'Legacy' was the start of a little run that was better than I remembered, and sees the crew go to the home planet of former crewmate Tasha Yar. Strong performances from Data and Riker in particular underpin this one, and there's actually a lot of good supporting performances too. Definitely worth a look, and you could throw it in with A couple of S1 Yar episodes, and Yesterday's Enterprise, in order to prepare the ground for some of the big two-part set pieces in season 5.

    'Reunion' was a lot better than I remembered it. I think I'd focused primarily on the Worf/K'ehleyr relationship in the past. Two things occurred to me this time - one is that's better than I remember, and I can see why Suzi Plakson was such a darling of the show that they cast a couple of different times and liked to bring back on the one hand. And two, the tensions around the Klingon political stuff is just off the charts, and it's an absolute barnstomer of a performance from Patrick Stewart. One of his best individual showings to date. Also notable as the first appearance of Gowron. All in all, it's the Klingon episodes that have been threatening to break into the top list from the previous page - this and Sins of the Father have exceeded my memories of them.

    After Reunion there's a bit of a drop off for 'Future Imperfect' - which is very 'TNG Episode of the Week' territory. It's very well carried off (barring the kind of 'wrap things up quickly' ending that can sometimes mar these episodes) and is a pretty chance for Riker to stretch himself a bit. You could skip it if you wanted to, but there's a lot to like here, not least a rare guest appearance from Andreas Katsulas.


    So there we go. I'm about 1/3 of the way into season 4. In the next few episodes, Wesley Crusher will leave the Enterprise, Troi will undergo a traumatic experience, we'll hit one of the episodes I listed on the previous page as one of my favourites, and a Starfleet Captain is going to threaten to go rogue. Lots to watch out for!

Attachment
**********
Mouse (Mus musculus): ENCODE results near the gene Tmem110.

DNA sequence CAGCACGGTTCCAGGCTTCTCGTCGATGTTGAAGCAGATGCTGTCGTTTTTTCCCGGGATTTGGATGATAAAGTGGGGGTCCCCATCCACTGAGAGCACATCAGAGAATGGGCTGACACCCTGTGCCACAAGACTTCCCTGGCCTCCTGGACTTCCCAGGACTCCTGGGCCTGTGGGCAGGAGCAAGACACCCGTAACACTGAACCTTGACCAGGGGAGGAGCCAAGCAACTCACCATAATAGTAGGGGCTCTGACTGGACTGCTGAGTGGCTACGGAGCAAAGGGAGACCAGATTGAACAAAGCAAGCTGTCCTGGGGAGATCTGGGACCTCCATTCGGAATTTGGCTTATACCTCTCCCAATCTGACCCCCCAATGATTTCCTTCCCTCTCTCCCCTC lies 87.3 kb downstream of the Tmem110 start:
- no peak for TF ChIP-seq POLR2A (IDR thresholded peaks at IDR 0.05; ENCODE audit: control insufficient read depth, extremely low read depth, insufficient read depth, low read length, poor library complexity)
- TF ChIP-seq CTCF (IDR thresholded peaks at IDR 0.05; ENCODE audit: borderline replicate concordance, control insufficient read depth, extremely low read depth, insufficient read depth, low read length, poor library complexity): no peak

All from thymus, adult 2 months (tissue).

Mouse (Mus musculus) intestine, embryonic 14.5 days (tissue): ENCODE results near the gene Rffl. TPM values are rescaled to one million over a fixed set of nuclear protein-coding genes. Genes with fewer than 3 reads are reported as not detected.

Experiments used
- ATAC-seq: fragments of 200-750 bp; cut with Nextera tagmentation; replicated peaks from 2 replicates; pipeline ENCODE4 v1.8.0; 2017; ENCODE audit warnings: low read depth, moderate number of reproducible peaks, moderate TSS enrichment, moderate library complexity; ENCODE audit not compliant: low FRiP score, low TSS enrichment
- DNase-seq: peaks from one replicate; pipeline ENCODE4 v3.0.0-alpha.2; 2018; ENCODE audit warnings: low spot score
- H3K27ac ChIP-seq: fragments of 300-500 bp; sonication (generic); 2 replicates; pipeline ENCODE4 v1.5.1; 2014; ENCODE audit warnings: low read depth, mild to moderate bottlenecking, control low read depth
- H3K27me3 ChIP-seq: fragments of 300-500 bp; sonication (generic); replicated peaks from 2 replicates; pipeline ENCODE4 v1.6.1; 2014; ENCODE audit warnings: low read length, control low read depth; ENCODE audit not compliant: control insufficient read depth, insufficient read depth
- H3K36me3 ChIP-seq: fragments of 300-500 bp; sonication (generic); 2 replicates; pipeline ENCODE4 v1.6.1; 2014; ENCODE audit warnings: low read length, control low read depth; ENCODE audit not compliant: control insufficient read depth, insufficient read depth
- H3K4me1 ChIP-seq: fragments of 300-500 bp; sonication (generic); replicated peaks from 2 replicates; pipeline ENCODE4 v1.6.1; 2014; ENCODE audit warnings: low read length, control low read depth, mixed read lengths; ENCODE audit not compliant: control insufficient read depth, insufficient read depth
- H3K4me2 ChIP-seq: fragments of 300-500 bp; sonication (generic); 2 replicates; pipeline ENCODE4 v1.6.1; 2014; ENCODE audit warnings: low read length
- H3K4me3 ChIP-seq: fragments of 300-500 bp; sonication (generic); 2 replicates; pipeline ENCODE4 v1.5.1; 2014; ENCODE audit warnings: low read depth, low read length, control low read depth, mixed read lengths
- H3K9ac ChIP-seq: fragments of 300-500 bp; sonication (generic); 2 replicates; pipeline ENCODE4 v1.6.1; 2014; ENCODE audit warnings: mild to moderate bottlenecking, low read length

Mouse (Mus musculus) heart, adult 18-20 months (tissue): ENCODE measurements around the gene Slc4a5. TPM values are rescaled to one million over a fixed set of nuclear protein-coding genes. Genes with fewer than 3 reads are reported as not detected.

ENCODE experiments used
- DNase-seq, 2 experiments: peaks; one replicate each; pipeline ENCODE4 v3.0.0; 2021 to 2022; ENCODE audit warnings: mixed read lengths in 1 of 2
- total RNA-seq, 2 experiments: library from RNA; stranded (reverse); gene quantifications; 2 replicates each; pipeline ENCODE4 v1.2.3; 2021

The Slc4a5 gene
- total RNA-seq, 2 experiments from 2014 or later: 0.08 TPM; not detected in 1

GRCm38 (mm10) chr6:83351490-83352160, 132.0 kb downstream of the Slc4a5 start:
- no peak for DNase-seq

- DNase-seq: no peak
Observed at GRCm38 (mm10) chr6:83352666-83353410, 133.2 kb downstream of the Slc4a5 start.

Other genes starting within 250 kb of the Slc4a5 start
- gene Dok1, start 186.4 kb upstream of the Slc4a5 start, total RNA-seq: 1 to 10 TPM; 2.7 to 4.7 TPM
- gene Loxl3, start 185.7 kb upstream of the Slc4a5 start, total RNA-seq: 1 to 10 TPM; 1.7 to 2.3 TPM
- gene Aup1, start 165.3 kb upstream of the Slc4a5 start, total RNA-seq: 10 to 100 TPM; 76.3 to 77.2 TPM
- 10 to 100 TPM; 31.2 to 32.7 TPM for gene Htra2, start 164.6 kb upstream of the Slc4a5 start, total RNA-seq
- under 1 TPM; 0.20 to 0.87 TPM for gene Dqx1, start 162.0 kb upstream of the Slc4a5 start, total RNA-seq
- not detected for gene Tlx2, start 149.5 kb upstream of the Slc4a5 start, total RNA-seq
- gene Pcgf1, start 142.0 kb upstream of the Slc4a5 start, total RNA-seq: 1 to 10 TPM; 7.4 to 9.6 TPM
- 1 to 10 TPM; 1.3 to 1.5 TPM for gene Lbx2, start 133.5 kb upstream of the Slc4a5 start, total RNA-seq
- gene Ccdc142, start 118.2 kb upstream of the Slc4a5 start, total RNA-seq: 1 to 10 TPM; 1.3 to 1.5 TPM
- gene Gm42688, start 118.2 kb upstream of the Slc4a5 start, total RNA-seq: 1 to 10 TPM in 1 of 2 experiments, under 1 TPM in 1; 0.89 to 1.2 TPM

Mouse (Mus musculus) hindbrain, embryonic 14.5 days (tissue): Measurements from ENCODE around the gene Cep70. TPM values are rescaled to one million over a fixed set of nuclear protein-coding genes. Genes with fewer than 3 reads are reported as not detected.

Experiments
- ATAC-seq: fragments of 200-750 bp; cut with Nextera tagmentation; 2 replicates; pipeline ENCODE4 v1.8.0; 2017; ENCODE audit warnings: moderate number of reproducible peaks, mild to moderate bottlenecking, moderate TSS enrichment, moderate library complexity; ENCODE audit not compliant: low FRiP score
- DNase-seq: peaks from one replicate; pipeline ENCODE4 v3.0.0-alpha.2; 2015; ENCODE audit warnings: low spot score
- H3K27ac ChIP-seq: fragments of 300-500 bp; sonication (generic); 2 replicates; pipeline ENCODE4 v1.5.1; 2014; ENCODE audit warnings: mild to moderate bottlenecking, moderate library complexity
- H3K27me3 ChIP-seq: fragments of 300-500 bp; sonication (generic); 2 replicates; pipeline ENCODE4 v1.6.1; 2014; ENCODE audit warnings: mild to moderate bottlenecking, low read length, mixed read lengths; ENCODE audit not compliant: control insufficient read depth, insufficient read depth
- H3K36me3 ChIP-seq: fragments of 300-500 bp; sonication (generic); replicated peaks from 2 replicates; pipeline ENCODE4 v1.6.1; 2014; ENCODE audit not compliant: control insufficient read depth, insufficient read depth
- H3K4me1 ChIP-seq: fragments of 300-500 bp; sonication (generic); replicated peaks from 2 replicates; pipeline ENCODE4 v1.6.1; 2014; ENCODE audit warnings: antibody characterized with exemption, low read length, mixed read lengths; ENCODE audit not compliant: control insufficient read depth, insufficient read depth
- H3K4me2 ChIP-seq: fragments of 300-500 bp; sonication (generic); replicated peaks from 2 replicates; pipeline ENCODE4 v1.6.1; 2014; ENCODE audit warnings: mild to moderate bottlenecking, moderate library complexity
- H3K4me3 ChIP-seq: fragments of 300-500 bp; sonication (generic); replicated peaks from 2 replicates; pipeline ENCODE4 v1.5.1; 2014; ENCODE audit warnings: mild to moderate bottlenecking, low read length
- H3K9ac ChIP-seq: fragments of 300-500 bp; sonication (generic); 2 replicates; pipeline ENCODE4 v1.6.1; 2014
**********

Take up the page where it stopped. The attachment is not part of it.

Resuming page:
"The worst moron is the one too stupid to realise they're a moron."

  4. #84
    Author of 101 WWE Matches To See Before You Die Samuel 'Plan's Avatar
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    You're driving home how unfamiliar I really am with TNG! Half these episodes I have zero recollection of, despite having almost certainly having seen them. I must get back to the rewatch once I'm done with Voyager. I do remember Sarek, which I've always really liked, and Menage a Troi too - not so fond there. I've never, ever liked Remember Me. Ever. Just gets on my nerves. Maybe because I've never liked Crusher?

    I myself am now past halfway of Season 2 of Voyager and I have to say that I think the black sheep rep is hugely unwarranted. While there is a lot of those 'TNG episode of the week' instalments that aren't bad, but don't really stand out in any way, there are a number of above average efforts with a strong focus on the relationships between the main cast and the relationship of the crew to their voyage home, and I've just recently hit a run of three or four absolutely outstanding episodes too. Won't go through the whole lot, but highlights are:

    The 39s - a very strong opening to the second season that sees the crew stumble upon an unlikely chance of creating a new home in the DQ. While the story is sort of all over the place, the outcome is a really moving scene for Janeway especially, and the angst of the entire story is palpable.